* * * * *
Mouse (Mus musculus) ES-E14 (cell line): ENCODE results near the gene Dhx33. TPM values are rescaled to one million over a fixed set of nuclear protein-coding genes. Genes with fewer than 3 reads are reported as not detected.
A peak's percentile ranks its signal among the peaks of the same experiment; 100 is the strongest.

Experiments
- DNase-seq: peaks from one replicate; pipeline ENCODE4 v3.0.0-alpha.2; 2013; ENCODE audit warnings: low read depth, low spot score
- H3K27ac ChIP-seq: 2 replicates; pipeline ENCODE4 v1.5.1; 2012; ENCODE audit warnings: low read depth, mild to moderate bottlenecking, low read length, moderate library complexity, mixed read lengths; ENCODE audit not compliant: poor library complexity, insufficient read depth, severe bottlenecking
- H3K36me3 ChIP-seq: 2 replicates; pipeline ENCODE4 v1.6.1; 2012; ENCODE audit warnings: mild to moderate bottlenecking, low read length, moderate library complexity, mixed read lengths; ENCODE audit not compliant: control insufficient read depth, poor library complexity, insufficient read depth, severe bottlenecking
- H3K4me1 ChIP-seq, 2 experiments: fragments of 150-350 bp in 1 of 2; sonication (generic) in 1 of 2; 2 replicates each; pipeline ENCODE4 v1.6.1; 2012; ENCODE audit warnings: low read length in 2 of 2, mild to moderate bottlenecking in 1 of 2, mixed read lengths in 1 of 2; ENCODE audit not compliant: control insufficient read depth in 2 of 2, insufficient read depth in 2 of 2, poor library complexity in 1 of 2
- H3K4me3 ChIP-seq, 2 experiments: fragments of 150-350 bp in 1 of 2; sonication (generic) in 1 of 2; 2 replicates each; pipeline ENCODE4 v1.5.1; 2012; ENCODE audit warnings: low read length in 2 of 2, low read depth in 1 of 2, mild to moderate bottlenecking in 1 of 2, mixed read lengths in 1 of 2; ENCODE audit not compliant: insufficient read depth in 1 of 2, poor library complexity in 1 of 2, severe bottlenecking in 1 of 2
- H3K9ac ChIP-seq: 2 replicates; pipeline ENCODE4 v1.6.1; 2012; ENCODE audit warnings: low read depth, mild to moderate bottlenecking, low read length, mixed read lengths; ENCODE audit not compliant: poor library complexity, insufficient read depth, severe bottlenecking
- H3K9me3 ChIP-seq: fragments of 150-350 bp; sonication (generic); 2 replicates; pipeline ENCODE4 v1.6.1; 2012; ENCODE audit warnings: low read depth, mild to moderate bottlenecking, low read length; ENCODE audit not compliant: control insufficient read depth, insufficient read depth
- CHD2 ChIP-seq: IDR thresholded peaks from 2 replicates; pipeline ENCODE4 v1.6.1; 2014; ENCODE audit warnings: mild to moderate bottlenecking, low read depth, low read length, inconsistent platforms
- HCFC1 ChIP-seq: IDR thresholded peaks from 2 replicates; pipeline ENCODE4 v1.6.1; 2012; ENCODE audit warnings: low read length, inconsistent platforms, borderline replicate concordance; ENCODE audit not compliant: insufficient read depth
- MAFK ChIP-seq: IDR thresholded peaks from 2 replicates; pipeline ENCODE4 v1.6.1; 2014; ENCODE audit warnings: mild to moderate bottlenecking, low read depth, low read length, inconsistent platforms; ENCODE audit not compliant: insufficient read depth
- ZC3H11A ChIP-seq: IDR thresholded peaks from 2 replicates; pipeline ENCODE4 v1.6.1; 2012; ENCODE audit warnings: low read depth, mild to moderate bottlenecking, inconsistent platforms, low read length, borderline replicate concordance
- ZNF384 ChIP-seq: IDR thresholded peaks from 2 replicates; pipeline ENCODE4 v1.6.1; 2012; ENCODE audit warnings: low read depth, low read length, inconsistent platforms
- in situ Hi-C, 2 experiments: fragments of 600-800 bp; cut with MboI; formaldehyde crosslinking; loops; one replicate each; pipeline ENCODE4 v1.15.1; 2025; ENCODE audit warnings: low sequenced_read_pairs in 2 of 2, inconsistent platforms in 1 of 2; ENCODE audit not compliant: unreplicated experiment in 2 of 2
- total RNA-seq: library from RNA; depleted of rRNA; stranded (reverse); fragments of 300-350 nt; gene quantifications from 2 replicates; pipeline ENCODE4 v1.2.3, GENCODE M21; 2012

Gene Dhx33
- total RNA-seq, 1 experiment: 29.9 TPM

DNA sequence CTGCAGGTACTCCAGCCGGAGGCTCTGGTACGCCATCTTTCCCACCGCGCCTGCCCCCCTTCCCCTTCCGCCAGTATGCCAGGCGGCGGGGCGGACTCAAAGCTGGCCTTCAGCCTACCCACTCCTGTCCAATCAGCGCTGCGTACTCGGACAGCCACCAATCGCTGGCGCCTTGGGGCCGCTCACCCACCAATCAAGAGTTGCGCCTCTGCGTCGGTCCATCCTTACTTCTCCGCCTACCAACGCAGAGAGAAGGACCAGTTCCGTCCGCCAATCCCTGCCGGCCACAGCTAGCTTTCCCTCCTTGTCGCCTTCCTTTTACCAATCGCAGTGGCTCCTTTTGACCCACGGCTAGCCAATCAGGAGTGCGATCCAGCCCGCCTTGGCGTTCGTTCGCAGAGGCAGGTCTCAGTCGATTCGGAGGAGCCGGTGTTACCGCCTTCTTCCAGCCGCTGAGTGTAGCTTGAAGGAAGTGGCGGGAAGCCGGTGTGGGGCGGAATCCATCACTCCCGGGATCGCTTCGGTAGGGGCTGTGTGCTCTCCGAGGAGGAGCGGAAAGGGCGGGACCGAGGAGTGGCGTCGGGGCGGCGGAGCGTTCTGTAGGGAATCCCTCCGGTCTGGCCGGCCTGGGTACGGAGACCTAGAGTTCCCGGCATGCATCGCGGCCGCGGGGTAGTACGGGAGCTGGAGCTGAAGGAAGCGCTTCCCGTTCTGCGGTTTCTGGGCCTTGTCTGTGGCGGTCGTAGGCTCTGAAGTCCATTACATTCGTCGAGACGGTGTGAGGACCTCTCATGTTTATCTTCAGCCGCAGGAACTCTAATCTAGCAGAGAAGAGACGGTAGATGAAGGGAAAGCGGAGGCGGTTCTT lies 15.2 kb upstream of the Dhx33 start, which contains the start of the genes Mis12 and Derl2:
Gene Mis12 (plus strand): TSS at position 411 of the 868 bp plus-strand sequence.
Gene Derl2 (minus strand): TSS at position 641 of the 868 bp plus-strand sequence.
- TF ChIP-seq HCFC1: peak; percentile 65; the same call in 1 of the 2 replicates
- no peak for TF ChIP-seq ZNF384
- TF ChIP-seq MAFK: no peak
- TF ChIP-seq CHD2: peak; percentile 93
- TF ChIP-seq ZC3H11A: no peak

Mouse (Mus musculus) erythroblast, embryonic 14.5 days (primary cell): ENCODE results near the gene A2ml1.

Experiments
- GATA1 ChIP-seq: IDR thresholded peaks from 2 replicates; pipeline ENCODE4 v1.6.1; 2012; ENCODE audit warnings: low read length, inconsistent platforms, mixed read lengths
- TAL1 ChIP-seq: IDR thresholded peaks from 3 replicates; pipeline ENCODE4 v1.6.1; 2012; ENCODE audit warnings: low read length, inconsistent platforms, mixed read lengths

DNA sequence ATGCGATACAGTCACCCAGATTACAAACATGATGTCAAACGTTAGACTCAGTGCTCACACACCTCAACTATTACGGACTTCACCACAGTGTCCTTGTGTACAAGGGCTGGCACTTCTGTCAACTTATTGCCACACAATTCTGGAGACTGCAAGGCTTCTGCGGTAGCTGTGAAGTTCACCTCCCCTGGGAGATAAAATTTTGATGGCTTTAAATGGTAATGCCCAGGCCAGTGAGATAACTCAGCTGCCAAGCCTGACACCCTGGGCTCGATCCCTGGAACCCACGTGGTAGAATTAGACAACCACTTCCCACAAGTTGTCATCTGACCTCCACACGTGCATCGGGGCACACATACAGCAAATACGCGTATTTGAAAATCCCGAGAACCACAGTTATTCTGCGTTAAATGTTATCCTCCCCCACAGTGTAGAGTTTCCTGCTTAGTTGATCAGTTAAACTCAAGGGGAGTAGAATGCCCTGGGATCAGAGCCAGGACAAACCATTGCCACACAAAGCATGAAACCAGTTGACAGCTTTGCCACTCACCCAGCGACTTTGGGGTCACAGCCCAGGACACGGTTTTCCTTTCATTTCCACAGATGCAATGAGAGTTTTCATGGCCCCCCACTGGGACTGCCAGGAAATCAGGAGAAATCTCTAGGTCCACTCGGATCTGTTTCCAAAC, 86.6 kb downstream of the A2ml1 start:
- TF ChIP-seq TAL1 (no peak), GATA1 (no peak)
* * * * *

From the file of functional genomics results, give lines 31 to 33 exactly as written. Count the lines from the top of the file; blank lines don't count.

- TAL1 ChIP-seq: IDR thresholded peaks from 3 replicates; pipeline ENCODE4 v1.6.1; 2012; ENCODE audit warnings: low read length, inconsistent platforms, mixed read lengths

DNA sequence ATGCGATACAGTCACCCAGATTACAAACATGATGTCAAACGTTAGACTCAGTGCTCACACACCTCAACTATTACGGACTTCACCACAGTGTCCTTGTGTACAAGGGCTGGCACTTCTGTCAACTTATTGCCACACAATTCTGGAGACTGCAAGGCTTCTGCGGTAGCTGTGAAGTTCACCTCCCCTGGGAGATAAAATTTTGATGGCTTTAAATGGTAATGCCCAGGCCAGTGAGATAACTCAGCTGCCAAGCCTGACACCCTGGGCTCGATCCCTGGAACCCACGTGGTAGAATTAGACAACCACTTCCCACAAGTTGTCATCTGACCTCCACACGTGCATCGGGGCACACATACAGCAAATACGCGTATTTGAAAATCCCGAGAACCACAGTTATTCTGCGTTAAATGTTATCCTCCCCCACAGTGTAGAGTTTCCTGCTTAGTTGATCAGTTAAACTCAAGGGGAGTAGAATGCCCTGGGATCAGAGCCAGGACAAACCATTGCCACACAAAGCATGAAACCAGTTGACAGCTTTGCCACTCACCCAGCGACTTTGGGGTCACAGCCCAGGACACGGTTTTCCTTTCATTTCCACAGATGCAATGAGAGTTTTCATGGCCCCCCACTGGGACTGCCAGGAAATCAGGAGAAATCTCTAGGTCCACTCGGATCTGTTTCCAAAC, 86.6 kb downstream of the A2ml1 start:
- TF ChIP-seq TAL1 (no peak), GATA1 (no peak)